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AGP 8x now or PCI Express in 2003?

by Bob Wright

AGP 8x makes it debute as AGP3.0, through it we are looking at the end game for the AGP video specification as it finally hits 2.2 gigabits per second. It would seem to be blazing speed for gamers and CAD developers, even as Intel blesses the new specification it is not shipping any new chipsets or motherboards in the near future with AGP8x slots.

Via and SIS not to be left behind are already have the new AGP8x on the market, as well as ATI putting forth the Radeon 9700 GPU. nVidia recently shipped its nForce 2 chipset as well as its NV18 (GeForce 4 MX) and NV28 GeForce 4 Ti 4200 GPUs, all of which support AGP 8X. But the simple question is: does AGP 8X really make any real difference in boosting 3D graphics performance...??

Actually, the question should be why is anyone wasting their time on AGP8x with PCI Express due on the scene in 2003. What is PCI Express you ask? It is a specification for the PCI bus that was recently developed under the code name 3GIO, the technology comes from the Arapahoe Workgroup team, which unveiled the new name at Microsoft's Windows Engineering Conference this week. Executives of Compaq, Dell, Hewlett-Packard, IBM, Intel, and Microsoft make up the team.

So what is all the hoopla? Current PCI bus speed is limited to 128 megabytes per second throughput and the new PCI Express jumps that to throughputs of 2.5 gigabits per second. Do not think that this is the end of it either, since second-generation PCI Express will support throughput of 5 gbps; a third generation could offer up to 12 gbps. This is important since memory and CPUs are increasing rapidly in speed and yet still bottle-necked at the PCI bus. If we are to see the coming CPUs in the 10 GHz range, the motherboard is going to need to be able to allow the data to move with the same blazing speed.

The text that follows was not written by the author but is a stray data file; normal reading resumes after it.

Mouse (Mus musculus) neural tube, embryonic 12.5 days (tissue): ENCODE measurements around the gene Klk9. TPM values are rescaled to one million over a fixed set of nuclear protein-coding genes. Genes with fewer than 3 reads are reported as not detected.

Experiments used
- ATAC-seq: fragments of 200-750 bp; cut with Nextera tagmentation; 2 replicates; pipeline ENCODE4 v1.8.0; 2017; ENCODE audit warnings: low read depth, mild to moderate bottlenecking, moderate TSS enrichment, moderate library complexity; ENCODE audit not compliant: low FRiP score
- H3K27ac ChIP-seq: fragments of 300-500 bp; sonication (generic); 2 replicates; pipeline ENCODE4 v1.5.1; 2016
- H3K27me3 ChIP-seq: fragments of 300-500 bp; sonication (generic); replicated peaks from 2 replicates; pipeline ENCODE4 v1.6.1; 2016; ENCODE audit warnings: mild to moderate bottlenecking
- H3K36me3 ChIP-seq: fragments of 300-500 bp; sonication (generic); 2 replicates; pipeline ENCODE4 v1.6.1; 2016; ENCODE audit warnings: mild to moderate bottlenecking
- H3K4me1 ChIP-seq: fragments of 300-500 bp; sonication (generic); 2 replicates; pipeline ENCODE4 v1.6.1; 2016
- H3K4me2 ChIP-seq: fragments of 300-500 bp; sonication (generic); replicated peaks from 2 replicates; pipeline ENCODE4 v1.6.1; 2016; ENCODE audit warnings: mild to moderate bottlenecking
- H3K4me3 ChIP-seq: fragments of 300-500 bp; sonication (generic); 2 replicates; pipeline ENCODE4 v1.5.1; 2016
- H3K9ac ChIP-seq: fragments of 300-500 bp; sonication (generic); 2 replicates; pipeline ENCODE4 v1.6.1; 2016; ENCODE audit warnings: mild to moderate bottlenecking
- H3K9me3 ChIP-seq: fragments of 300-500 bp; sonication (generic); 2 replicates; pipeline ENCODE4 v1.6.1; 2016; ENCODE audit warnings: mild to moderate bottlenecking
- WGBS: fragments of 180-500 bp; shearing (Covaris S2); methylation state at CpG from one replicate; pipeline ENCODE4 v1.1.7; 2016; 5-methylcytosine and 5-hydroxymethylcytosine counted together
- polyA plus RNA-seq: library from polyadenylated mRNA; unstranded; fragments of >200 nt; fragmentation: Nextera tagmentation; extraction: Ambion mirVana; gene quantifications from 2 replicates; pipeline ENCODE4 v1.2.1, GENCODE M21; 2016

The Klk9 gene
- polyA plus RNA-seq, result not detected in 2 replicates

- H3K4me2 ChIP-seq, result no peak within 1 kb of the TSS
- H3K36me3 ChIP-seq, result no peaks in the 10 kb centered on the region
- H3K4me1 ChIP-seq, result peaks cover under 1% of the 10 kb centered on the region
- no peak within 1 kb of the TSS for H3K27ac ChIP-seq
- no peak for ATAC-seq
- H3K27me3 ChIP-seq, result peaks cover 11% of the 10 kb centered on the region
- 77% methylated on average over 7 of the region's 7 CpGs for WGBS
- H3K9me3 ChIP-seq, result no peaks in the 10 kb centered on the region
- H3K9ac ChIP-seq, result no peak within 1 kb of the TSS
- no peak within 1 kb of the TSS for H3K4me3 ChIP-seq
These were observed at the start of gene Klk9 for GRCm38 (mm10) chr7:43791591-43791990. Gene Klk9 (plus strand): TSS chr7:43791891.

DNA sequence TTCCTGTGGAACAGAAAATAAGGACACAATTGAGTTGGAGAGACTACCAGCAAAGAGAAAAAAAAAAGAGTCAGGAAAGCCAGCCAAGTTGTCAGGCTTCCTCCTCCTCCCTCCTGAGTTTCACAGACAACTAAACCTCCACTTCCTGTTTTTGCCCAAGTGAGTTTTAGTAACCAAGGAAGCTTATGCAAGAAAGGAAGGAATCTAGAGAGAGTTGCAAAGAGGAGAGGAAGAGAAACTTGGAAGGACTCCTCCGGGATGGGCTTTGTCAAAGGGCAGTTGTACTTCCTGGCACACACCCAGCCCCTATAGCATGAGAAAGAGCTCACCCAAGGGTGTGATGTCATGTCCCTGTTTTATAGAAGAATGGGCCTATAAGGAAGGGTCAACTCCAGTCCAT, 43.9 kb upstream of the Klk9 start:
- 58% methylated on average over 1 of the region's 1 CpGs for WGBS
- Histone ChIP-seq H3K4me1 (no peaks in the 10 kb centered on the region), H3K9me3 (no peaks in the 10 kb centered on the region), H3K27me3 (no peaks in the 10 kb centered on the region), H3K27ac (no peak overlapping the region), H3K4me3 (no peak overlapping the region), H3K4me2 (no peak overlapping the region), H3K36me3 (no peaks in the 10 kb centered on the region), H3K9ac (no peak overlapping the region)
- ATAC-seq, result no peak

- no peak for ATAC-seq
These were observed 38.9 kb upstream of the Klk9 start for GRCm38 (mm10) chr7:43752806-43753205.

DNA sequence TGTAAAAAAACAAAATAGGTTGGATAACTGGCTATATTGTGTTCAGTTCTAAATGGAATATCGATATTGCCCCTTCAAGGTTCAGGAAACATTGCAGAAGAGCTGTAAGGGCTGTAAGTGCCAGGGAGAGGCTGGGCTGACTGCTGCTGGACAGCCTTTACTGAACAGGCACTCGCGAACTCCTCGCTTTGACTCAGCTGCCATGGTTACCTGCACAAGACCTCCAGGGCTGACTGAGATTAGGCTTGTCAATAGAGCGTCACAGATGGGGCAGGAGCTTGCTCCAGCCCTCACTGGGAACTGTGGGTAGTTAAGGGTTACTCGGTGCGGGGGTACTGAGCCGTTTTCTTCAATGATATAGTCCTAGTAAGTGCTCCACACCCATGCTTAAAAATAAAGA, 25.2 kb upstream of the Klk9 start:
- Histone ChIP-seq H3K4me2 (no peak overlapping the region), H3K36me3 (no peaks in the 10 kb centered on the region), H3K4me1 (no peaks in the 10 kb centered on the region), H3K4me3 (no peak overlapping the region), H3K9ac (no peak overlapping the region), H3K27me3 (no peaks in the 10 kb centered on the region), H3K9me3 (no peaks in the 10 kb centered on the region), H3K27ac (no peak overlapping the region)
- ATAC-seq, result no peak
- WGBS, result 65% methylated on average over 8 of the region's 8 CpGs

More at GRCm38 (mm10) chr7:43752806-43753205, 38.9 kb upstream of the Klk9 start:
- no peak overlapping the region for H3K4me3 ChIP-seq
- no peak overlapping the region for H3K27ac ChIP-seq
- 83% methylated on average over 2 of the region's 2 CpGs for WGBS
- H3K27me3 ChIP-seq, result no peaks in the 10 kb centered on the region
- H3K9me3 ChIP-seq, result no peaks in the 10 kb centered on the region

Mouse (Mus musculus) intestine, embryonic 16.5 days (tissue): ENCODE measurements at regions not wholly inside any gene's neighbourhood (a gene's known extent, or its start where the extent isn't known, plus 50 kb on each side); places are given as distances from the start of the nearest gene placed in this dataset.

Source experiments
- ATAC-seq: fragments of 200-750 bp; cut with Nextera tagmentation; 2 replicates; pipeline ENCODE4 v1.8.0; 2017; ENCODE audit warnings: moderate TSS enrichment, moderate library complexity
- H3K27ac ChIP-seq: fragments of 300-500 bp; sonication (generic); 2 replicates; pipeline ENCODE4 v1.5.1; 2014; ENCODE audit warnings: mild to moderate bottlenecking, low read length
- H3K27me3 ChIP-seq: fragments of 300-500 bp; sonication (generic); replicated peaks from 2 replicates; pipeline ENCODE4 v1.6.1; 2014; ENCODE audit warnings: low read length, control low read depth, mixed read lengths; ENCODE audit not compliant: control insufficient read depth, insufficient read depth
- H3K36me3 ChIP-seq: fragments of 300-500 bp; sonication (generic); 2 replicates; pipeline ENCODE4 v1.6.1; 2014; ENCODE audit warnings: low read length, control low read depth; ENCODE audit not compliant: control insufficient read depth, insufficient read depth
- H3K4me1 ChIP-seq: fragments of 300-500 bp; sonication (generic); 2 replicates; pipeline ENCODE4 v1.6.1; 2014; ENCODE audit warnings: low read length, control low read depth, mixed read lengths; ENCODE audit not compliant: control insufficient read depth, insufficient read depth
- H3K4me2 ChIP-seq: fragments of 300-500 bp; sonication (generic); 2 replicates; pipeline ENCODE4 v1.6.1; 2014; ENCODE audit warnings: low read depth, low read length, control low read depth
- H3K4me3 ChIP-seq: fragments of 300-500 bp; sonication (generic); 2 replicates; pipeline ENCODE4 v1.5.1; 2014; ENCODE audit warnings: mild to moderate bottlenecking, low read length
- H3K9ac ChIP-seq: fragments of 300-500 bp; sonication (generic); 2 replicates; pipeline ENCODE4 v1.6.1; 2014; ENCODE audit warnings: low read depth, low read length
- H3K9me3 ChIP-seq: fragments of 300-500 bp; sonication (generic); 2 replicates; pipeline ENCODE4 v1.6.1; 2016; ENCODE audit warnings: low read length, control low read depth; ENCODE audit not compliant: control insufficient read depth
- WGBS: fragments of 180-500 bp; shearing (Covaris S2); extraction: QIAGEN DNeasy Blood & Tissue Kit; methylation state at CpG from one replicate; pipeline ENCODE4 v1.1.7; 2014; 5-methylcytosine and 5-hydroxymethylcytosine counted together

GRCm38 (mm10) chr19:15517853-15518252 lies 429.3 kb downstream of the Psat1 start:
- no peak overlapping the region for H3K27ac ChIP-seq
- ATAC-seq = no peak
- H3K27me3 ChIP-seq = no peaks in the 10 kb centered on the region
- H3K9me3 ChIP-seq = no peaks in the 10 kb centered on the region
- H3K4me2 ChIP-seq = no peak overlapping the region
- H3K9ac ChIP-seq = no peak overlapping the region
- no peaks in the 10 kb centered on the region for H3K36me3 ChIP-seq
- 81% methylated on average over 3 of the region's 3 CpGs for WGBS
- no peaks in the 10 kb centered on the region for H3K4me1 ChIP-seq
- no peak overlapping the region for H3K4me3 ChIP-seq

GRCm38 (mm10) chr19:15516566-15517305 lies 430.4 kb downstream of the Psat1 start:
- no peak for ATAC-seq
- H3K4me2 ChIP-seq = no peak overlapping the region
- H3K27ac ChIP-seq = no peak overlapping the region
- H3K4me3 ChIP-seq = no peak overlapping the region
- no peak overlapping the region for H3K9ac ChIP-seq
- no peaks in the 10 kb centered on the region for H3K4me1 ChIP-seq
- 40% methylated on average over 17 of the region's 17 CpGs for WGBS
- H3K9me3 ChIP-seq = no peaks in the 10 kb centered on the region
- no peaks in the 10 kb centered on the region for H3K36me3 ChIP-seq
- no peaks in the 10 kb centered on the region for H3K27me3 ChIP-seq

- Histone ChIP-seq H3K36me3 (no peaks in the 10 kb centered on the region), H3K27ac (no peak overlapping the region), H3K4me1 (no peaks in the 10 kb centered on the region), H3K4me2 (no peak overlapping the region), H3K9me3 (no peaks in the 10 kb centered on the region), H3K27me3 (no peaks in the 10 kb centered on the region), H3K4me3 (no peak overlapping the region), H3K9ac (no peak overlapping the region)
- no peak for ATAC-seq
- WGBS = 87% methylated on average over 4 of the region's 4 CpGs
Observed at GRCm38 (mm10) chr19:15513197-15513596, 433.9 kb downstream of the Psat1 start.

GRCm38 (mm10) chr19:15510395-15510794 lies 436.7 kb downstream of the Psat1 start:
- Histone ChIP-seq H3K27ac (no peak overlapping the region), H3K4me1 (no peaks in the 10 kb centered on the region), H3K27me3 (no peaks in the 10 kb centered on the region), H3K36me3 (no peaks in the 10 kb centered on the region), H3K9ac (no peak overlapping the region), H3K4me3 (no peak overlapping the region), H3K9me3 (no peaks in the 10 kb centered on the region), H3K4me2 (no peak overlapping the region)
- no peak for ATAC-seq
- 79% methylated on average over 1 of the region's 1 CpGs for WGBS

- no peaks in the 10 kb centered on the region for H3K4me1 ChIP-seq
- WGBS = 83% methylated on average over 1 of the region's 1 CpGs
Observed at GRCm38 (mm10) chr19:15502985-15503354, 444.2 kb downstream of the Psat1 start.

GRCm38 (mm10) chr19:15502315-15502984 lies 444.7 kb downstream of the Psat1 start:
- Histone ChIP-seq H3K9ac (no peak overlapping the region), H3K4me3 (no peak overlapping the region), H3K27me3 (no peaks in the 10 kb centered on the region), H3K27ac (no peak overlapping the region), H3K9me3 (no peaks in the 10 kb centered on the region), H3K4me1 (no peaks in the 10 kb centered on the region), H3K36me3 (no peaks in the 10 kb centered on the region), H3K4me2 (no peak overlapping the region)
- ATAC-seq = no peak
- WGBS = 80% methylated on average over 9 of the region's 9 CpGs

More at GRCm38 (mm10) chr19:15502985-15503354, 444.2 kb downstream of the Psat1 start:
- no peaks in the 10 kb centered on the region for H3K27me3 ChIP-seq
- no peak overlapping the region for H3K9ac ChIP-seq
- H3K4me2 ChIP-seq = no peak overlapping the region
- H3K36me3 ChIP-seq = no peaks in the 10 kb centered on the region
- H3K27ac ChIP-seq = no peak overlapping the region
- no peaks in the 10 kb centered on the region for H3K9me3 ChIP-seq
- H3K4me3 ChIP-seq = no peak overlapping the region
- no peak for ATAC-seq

Backward Compatible
Like all good PC industry standards, PC Express is a technological leap forward, but doesn't leave behind existing hardware. The new specification will continue to support today's PCI. In PCs, support will likely appear in the form of both PCI Express and PCI slots. Like the Industry Standard Architecture (ISA) bus before it, expect PCI to hang around for some time to come.

But, with the new USB2 on the market and SCSI pushing at the limits of the PCI bus, it was to be expected that the new PCI Express standard. Also expect ATA hard drives to move beyond the current data transfer standards as the PCI bus opens wide.

The future is nearly here with PCI Express, so upgrading to the AGP8x may seem like a big jump, but I would hold tight... the coming PCI Express video cards will far out strip the last AGP standard to be released.


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